Annie hasn't been home since Christmas. She's coming this week, and I'm trying to clear my slate for her visit. That's easier said than done, but I'm gonna stick to my goal as much as possible.
Whenever our 26-year-old daughter visits, we can count on several givens. She'll go to the Cedar Street Bridge deli at least once for lunch. She'll take over the TV remote and watch all her soap operas or those airhead teeny bopper shows---the ones she's already seen a dozen times. " Sabrina, the Teen-aged Witch" seems to be her favorite.
Some evenings she even rents a movie, insisting that I watch alongside her on the couch and constantly chipping away at me throughout its duration with, "Mom, are you awake? Wake up, Mom!"
Annie will want some Second Avenue Pizza. She'll take her yellow lab, Annie Dog, for a swim out at Trestle Creek, and she'll ask for some "family bonding" via a hike or boating or both. She'll spend each night after everyone goes to bed, seated at the computer with a large glass of ice water, typing away and conversing on her Internet chat rooms. I also suspect she'll expect her dad to barbecue up a steak or two.
Annie's eating habits have become notorious among all who come in contact with her. In fact, I even have a posting on my website from someone who heard about them second hand. These days, she's in to steak, Totinos Pizza and chocolate cake---every day. She'll occasionally throw in some Wood's German sausages whenever we send a package along with a Seattle-bound traveler.
She says she's obsessive-compulsive, and possibly the eating routine supports that claim. Annie selects a specific food to be eaten daily and sticks with it for years on end. Before her steak-Totinos pizza- chocolate cake phase, she ate a calzone nearly every day at the same time for a couple of years. I learned her need to stay on schedule whenever I'd call and the conversation would come to an abrupt halt, almost mid-sentence when the timer signaled the calzone was ready in the oven.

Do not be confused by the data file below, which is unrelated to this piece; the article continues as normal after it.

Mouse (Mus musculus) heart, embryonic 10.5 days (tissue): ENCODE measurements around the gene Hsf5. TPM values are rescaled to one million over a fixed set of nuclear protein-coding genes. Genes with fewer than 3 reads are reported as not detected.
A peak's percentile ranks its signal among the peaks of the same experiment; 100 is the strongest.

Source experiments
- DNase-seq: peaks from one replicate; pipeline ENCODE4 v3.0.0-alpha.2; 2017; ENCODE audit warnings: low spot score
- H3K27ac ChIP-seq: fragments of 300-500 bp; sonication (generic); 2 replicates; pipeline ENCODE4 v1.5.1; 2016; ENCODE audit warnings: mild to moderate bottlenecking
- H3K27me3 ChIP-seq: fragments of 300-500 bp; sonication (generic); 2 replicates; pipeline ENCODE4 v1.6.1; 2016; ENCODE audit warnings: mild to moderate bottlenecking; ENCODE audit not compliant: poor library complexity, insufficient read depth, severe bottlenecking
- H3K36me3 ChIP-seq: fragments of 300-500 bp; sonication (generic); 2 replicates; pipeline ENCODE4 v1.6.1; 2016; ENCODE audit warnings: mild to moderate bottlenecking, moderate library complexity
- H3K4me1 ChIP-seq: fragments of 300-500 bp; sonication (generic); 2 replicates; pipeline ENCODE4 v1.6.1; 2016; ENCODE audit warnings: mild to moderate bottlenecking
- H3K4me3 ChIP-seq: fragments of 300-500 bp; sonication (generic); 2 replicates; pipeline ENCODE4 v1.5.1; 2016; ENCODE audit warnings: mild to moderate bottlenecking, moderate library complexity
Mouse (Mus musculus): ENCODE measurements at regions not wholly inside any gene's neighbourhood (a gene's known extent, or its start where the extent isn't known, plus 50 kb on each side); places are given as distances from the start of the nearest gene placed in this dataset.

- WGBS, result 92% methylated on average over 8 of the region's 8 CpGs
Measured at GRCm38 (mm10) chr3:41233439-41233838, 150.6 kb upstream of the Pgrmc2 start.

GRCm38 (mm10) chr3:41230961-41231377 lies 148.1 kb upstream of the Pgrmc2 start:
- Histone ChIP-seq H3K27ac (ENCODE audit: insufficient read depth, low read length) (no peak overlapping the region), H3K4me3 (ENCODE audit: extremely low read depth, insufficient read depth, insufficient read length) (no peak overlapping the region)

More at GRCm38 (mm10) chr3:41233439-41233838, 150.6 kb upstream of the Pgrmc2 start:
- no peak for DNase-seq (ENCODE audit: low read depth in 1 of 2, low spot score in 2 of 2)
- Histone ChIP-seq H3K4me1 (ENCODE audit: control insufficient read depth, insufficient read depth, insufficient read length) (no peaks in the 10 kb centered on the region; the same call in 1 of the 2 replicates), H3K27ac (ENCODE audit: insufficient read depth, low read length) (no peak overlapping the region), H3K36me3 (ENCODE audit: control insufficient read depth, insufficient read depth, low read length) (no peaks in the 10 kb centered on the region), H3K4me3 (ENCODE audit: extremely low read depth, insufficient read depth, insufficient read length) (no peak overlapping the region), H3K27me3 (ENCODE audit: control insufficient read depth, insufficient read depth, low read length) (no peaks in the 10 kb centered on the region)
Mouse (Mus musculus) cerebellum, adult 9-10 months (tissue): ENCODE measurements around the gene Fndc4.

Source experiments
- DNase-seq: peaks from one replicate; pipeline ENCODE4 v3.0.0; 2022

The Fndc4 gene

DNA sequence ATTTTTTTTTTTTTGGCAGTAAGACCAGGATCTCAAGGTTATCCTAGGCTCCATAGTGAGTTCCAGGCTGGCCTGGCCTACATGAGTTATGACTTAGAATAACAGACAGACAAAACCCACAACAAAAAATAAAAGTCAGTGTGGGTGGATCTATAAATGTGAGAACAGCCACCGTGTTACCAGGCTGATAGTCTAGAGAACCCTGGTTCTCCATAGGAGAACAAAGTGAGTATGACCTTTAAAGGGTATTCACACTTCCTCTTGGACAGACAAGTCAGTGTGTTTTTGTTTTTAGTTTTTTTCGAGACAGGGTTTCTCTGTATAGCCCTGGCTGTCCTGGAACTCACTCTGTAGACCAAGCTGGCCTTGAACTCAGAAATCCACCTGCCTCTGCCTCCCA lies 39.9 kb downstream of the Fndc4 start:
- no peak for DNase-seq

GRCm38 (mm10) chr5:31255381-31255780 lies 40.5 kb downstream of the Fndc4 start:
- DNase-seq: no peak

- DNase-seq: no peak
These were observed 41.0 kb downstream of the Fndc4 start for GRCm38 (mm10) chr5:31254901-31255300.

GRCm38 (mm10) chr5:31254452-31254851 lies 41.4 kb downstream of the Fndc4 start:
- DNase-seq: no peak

Before calzones, she fed off from daily (sometimes twice even) unbreaded chicken breasts, often from Schwan's. And speaking of Schwan's, her personal pepperoni pizza fetish probably lasted the longest segment in her life. Annie's dining on these little round delights involved a well-disciplined routine.
Before eating the pizza, she would slowly, methodically, pick each tiny chunk of pepperoni from the topping, always licking the cheesy, tomato sauce residue from her fingers in between plucks. When every last morsal of pepperoni sat in a neat pile next to its original doughy depository, she would dig into the crust, eating it first and saving her pepperoni collection for a chaser. I watched this enough times over the years to know the drill.
As a small child, like many small children, Annie survived off from hotdogs, lots of 'em.
I do know one constant which could possibly follow her through life----jerky. It's her treat of choice, and every time we're in Seattle, she points out the jerky wholesale house----several times.
It will be interesting during her upcoming visit to see if any of these unusual (some observers term them 'bizarre') eating habits have changed and if any new staple has entered her tightly-disciplined diet.
Regardless of what she chooses to eat, we're looking forward to having an "Annie fix" this week. There's no one quite like our Annie, and that's why we love her so.